Margaret Mahy story now in five languages

SOPHIE SPEER
Last updated 05:00 20/02/2013
Margaret Mahy story

MULTILINGUAL TALE: Swiss ambassador Marion Weichelt Krupski with the booklet that has part of The Three-Legged Cat in five languages.

Relevant offers

Capital Life

Favourite Room: Creative space also best for doing nothing Summer Essay: Cold hearts, cool change How Mike's beer started as a university experiment Lawyer won Wellington Central seat from jail after courtroom spat When Moko the dolphin came to play Summer Profile: Splash Planet's Holland Toso Summer essay: The Diving Board Summer Essay: Odd man out in nursing hostel Surf Life Saving's Aaron Smith: Salt water in my veins Karen Fifield's perfect holiday: Dreaming of Europe

Fifty years of diplomacy between Switzerland and New Zealand is being celebrated with a multilingual children's story.

An excerpt from Margaret Mahy's tale The Three-Legged Cat has been translated into the four official languages of Switzerland - French, German, Italian and Romansch - as well as into Maori.

The publication, of which 50 copies have been handcrafted, will be presented to Culture and Heritage Minister Chris Finlayson today at a ceremony to kick off the year-long celebrations.

Victoria University's senior lecturer in the school of languages and cultures, Marco Sonzogni, approached Swiss ambassador Marion Weichelt Krupski about collaborating in a translation project.

While they initially discussed using the work of a Swiss author, Dr Weichelt Krupski felt it would be a good way to celebrate the New Zealand connection while also honouring Mahy, who died last year.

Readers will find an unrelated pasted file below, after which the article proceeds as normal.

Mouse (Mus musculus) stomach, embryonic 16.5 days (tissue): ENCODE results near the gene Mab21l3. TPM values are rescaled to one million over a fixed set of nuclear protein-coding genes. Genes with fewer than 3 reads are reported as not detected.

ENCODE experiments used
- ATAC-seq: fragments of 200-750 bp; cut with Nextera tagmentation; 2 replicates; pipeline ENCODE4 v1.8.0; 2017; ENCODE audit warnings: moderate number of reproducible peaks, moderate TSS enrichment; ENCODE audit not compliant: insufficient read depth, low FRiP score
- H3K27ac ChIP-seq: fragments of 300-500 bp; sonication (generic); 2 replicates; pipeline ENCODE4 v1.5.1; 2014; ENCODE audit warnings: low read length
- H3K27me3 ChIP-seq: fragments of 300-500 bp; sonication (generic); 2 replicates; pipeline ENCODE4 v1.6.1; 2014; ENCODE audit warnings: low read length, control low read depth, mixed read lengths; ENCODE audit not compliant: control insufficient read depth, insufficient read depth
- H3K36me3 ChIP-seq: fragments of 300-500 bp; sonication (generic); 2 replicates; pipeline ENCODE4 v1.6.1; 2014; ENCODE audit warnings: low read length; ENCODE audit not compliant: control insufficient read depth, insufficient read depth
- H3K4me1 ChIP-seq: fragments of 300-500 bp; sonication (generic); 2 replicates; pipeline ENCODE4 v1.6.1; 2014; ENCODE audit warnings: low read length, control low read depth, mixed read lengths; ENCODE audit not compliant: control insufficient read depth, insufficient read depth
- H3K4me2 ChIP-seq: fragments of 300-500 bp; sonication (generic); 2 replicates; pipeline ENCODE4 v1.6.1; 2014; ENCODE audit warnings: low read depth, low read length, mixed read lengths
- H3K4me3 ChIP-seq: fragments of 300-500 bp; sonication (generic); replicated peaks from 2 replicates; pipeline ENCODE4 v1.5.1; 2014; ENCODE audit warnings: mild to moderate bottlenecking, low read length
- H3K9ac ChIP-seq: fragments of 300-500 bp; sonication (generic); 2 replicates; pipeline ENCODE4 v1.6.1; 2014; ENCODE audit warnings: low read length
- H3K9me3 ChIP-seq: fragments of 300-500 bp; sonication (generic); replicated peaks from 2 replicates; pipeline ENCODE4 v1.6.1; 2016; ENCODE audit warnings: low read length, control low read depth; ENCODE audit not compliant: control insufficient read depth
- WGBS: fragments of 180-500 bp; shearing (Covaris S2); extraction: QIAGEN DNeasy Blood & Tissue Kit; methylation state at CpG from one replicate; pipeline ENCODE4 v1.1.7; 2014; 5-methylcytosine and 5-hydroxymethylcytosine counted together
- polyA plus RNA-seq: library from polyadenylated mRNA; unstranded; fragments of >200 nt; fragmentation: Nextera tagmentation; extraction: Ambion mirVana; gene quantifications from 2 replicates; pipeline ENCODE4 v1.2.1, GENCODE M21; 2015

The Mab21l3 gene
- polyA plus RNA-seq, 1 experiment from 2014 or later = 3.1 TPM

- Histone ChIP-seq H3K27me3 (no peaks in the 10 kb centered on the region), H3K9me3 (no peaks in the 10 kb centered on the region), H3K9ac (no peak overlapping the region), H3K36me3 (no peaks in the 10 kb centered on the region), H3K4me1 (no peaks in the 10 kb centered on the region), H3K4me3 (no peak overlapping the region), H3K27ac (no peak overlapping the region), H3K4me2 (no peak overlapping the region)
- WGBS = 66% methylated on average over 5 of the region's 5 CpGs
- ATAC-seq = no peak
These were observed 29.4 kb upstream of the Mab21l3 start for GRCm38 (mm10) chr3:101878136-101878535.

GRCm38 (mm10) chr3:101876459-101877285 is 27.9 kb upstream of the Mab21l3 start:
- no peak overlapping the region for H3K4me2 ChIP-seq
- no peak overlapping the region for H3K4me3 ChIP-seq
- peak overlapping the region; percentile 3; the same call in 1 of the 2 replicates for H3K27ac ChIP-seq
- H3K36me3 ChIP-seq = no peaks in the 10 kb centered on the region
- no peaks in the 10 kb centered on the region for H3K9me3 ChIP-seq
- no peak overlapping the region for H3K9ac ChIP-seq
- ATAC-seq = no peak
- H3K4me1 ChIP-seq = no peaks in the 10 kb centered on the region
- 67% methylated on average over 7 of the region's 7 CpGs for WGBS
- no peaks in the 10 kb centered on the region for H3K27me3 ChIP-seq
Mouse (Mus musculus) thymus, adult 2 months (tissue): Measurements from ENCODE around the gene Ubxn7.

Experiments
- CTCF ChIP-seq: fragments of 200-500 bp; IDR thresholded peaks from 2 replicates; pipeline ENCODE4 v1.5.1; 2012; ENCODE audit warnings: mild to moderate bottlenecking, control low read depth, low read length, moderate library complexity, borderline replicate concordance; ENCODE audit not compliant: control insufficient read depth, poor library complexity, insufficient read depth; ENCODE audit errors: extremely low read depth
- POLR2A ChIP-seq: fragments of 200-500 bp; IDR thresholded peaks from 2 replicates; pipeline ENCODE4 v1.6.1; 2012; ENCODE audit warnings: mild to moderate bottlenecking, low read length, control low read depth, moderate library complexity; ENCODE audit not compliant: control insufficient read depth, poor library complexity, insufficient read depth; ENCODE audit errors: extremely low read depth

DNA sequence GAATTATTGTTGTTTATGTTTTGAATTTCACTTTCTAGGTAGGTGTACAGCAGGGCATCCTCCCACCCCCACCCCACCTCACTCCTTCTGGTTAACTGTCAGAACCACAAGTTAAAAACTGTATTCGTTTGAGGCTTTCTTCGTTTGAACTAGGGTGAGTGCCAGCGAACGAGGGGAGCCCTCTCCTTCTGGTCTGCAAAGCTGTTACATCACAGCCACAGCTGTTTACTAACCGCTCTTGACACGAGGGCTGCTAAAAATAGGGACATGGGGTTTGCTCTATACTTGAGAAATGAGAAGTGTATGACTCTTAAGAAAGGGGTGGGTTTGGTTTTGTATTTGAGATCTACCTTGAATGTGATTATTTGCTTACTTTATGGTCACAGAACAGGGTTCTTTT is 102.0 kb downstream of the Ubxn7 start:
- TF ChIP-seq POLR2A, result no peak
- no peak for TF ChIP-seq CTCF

The Three-Legged Cat was selected because it was Dr Weichelt Krupski's and her children's favourite, she says.

The translators, based in New Zealand and Switzerland, remained faithful to the story which, she says, is not always the case.

The most famous example is the Swiss story Heidi, which has been translated many times.

"It's interesting in American translations how Heidi is described. In the Swiss version she is a brown girl in colouring with dark hair and black eyes. But in the American [version] she's fair skinned with blue eyes and blonde hair.

"Sometimes they stick more to the originals, sometimes less."

Contact Sophie Speer
Culture and Capital Day reporter
Email: sophie.speer@dompost.co.nz
Twitter: @sophie_speer

Ad Feedback

- The Dominion Post

Comments

Special offers
Opinion poll

If you had a choice, which would you prefer on Christmas day?

A sunny, warm, breathless day

A metre of snow to play in

Thunder and rain - perfect for indoor lunch and snooze

Don't mind at all ... that BBQ will be lit

Vote Result

Related story: Sun takes a Christmas holiday

Featured Promotions

Sponsored Content